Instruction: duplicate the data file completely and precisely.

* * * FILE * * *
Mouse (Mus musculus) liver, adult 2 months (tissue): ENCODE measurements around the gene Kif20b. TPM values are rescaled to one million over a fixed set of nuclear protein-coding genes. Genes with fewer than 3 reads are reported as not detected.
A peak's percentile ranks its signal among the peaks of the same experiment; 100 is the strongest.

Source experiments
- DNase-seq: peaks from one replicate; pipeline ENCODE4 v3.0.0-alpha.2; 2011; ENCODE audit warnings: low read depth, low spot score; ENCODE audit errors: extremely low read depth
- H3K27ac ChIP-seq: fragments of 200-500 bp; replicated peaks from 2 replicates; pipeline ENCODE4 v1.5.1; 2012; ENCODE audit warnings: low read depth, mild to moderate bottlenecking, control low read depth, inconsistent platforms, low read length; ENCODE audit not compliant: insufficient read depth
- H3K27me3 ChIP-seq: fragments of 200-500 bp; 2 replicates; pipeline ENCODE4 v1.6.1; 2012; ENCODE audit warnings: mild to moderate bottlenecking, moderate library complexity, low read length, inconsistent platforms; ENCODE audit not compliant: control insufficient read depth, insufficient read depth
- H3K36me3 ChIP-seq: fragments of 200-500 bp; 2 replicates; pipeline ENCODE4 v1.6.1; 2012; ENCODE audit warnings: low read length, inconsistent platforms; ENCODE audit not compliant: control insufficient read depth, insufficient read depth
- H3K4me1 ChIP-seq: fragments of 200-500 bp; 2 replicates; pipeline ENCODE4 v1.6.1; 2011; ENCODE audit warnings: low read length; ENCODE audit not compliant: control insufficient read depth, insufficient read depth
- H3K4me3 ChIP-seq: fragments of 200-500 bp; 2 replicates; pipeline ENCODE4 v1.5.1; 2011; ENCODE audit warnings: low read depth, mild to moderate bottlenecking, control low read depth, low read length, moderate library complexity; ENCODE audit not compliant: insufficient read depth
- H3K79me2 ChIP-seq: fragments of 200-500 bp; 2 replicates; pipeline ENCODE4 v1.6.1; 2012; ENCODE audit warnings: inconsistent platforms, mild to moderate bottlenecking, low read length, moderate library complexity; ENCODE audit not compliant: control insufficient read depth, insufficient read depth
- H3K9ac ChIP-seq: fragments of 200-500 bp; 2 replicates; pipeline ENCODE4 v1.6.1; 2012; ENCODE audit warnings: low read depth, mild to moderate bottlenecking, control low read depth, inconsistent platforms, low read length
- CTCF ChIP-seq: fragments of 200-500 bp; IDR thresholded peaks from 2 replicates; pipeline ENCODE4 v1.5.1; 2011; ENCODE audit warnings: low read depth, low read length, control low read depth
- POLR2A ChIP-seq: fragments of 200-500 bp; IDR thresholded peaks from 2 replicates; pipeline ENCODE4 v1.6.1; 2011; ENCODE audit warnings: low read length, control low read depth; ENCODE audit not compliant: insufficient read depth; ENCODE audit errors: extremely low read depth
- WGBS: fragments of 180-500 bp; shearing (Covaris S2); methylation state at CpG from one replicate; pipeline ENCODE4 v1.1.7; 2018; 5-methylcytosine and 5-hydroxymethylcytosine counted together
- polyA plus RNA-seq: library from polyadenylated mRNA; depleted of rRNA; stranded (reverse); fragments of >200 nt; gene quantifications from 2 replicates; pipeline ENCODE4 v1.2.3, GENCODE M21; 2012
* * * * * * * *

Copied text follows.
Mouse (Mus musculus) liver, adult 2 months (tissue): ENCODE measurements around the gene Kif20b. TPM values are rescaled to one million over a fixed set of nuclear protein-coding genes. Genes with fewer than 3 reads are reported as not detected.
A peak's percentile ranks its signal among the peaks of the same experiment; 100 is the strongest.

Source experiments
- DNase-seq: peaks from one replicate; pipeline ENCODE4 v3.0.0-alpha.2; 2011; ENCODE audit warnings: low read depth, low spot score; ENCODE audit errors: extremely low read depth
- H3K27ac ChIP-seq: fragments of 200-500 bp; replicated peaks from 2 replicates; pipeline ENCODE4 v1.5.1; 2012; ENCODE audit warnings: low read depth, mild to moderate bottlenecking, control low read depth, inconsistent platforms, low read length; ENCODE audit not compliant: insufficient read depth
- H3K27me3 ChIP-seq: fragments of 200-500 bp; 2 replicates; pipeline ENCODE4 v1.6.1; 2012; ENCODE audit warnings: mild to moderate bottlenecking, moderate library complexity, low read length, inconsistent platforms; ENCODE audit not compliant: control insufficient read depth, insufficient read depth
- H3K36me3 ChIP-seq: fragments of 200-500 bp; 2 replicates; pipeline ENCODE4 v1.6.1; 2012; ENCODE audit warnings: low read length, inconsistent platforms; ENCODE audit not compliant: control insufficient read depth, insufficient read depth
- H3K4me1 ChIP-seq: fragments of 200-500 bp; 2 replicates; pipeline ENCODE4 v1.6.1; 2011; ENCODE audit warnings: low read length; ENCODE audit not compliant: control insufficient read depth, insufficient read depth
- H3K4me3 ChIP-seq: fragments of 200-500 bp; 2 replicates; pipeline ENCODE4 v1.5.1; 2011; ENCODE audit warnings: low read depth, mild to moderate bottlenecking, control low read depth, low read length, moderate library complexity; ENCODE audit not compliant: insufficient read depth
- H3K79me2 ChIP-seq: fragments of 200-500 bp; 2 replicates; pipeline ENCODE4 v1.6.1; 2012; ENCODE audit warnings: inconsistent platforms, mild to moderate bottlenecking, low read length, moderate library complexity; ENCODE audit not compliant: control insufficient read depth, insufficient read depth
- H3K9ac ChIP-seq: fragments of 200-500 bp; 2 replicates; pipeline ENCODE4 v1.6.1; 2012; ENCODE audit warnings: low read depth, mild to moderate bottlenecking, control low read depth, inconsistent platforms, low read length
- CTCF ChIP-seq: fragments of 200-500 bp; IDR thresholded peaks from 2 replicates; pipeline ENCODE4 v1.5.1; 2011; ENCODE audit warnings: low read depth, low read length, control low read depth
- POLR2A ChIP-seq: fragments of 200-500 bp; IDR thresholded peaks from 2 replicates; pipeline ENCODE4 v1.6.1; 2011; ENCODE audit warnings: low read length, control low read depth; ENCODE audit not compliant: insufficient read depth; ENCODE audit errors: extremely low read depth
- WGBS: fragments of 180-500 bp; shearing (Covaris S2); methylation state at CpG from one replicate; pipeline ENCODE4 v1.1.7; 2018; 5-methylcytosine and 5-hydroxymethylcytosine counted together
- polyA plus RNA-seq: library from polyadenylated mRNA; depleted of rRNA; stranded (reverse); fragments of >200 nt; gene quantifications from 2 replicates; pipeline ENCODE4 v1.2.3, GENCODE M21; 2012